Comcast is exploring another counterbid for Sky after Rupert Murdoch’s 21st Century Fox agreed new terms to buy the pan-European media company in a deal worth £24.5bn.
The US cable group, which also owns NBC Universal, is considering increasing its offer to trump the £14 per share deal unveiled on Wednesday between Fox and Sky, according to two people briefed on the plans.
The revised Fox-Sky agreement, which was announced two days after the Financial Times reported that Fox was preparing a new offer, is the latest twist in a long-running saga that has pitted the world’s largest media companies against each other.
Disney has agreed a $71bn takeover of Fox’s entertainment assets, including its 39 per cent stake in Sky, and will take full ownership of Sky if Fox succeeds with its bid.
Comcast, meanwhile, has mounted a rival effort to buy the Fox assets, which include the Sky stake, its movie studio and cable channels.
The latest Fox offer for Sky is a significant premium to the original £10.75-per-share deal it made with the London-based company in December 2016. It also trumps Comcast’s most recent £12.50-a-share offer.
Sky’s independent committee said on Wednesday that the new Fox bid represented “a substantial increase in value relative to the Comcast offer”, adding that it “intends to unanimously recommend” the offer to Sky shareholders.
“We welcome this increased offer which is 30 per cent higher than 21CF’s initial bid and 12 per cent above Comcast’s,” said Martin Gilbert, head of the committee. “This offer reflects the strong position the business is in and is an attractive premium for shareholders.”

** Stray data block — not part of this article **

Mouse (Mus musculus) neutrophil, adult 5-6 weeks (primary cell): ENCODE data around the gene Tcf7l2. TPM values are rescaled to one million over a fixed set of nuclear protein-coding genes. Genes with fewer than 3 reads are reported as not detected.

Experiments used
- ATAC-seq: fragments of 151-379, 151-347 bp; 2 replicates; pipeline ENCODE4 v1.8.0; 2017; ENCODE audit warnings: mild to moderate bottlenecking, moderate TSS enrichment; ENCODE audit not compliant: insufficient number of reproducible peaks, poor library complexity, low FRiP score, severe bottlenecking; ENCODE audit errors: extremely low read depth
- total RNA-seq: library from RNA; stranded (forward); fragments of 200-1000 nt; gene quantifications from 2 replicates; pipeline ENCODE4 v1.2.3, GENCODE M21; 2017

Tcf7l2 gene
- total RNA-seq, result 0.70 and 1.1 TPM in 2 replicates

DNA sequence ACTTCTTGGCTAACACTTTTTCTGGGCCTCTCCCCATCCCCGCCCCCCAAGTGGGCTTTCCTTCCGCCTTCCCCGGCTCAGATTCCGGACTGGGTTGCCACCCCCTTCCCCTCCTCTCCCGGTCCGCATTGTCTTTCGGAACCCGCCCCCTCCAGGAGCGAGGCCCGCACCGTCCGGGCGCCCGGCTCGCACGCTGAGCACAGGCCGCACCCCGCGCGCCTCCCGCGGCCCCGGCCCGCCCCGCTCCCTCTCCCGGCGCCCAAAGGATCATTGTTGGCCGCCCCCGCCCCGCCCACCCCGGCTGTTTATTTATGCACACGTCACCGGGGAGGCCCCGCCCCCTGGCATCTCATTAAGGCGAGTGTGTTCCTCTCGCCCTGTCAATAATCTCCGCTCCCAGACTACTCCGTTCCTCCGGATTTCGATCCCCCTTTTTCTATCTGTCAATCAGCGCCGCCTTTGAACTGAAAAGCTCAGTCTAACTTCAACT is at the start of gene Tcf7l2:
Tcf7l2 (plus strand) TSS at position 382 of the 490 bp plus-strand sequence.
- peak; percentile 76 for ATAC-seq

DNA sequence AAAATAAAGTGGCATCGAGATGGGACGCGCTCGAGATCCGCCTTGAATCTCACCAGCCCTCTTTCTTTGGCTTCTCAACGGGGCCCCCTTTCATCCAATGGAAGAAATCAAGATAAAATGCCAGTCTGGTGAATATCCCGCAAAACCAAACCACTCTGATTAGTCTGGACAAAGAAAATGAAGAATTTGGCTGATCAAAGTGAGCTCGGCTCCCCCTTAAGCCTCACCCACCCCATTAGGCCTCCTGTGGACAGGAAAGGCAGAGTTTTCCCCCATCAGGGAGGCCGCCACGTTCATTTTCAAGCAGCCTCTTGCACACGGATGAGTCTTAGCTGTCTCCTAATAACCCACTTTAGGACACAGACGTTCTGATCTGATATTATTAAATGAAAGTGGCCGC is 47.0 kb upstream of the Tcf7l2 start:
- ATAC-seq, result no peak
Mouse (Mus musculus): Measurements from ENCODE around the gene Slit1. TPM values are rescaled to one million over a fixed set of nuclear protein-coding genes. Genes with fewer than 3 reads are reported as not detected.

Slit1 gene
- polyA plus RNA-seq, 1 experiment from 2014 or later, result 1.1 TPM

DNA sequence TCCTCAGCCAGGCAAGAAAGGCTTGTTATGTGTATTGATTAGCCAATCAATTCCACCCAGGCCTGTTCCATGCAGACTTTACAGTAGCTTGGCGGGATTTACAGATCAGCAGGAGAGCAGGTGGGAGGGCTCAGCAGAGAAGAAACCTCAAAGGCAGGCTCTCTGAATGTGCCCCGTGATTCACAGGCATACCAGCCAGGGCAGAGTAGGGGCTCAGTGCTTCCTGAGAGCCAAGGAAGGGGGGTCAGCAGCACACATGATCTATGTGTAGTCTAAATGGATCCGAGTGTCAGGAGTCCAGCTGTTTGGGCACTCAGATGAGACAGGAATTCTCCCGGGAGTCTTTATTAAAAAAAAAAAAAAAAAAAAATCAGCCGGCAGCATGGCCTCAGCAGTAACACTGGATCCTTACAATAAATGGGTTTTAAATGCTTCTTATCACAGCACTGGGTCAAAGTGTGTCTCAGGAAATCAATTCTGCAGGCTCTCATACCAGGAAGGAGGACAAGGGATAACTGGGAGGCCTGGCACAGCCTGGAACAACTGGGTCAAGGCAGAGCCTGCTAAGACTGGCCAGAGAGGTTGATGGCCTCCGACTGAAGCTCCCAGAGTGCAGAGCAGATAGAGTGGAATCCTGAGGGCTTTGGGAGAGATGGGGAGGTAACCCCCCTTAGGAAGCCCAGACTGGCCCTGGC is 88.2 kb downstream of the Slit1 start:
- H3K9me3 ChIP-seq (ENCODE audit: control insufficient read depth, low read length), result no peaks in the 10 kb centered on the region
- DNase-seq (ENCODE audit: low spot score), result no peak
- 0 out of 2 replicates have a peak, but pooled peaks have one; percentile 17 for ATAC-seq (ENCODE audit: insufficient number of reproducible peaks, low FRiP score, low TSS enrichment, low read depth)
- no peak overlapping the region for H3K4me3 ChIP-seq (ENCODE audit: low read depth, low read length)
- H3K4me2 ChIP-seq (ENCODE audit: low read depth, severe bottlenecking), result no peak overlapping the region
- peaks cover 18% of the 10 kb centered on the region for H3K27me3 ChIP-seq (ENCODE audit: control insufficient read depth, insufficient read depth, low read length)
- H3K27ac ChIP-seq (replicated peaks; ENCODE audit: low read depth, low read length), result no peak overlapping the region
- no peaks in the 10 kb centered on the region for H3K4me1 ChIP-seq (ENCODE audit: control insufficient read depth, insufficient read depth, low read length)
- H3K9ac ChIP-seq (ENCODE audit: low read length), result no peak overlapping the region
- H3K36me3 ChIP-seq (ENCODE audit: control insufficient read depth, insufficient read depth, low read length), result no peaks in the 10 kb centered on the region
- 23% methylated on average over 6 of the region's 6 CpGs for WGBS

However, Mr Murdoch’s company has yet to receive UK government clearance on its planned takeover of Sky, which remains a key obstacle to a deal. The government’s decision is expected by Friday.
The new offer is pitched below the trading range in recent days for Sky shares, which closed on Tuesday at £15.01 giving the company a market value of £25.6bn. Sky has net debt of £7.4bn, according to FactSet data.
The shares slipped back to £14.94 by the close of London trading on Wednesday.
Analysts questioned Fox’s latest offer. “It seems inconceivable a deal can go through at this £14 level,” said Alex DeGroote, an independent analyst. “This is not a knockout blow at all [and] we are puzzled it’s recommended.”
A number of hedge funds, including Seth Klarman’s Baupost Group, Paul Singer’s Elliott Management, Davidson Kempner and Odey Asset Management, have piled into Sky shares in the expectation of a continuing bidding war.
In addition to competition from Comcast, the increased Fox offer reflects improvements in Sky’s operating performance thanks to its recent success in securing rights to the English Premier League at a price lower than most analysts had expected.
Fox said on Wednesday that Disney provided its consent to the extra debt it would incur as a result of the higher offer. Disney has also offered to reimburse Fox £1bn, or £1 per Sky share it does not already own, if its own deal to acquire Fox is blocked by regulators and thus disrupts the new arrangements made for Fox’s takeover of Sky.
Last month Disney revealed that it projected Sky’s earnings before interest, tax, depreciation and amortisation and free cash flow would be much higher from 2020 than when it first struck a deal for Fox. For that year, it estimated that ebitda would be £3.06bn, more than 27 per cent higher than its previous forecast.
Disney hopes to add programming and films from Fox to a global streaming service it is developing and Sky would give it a much heftier presence in Europe, with 23m customers in the UK, Germany and Italy.
Fox said: “This transformative transaction will position Sky so that it can continue to compete within an environment that now includes some of the largest companies in the world, but none of whom have demonstrated the same local depth of investment and commitment to the UK and to Europe.”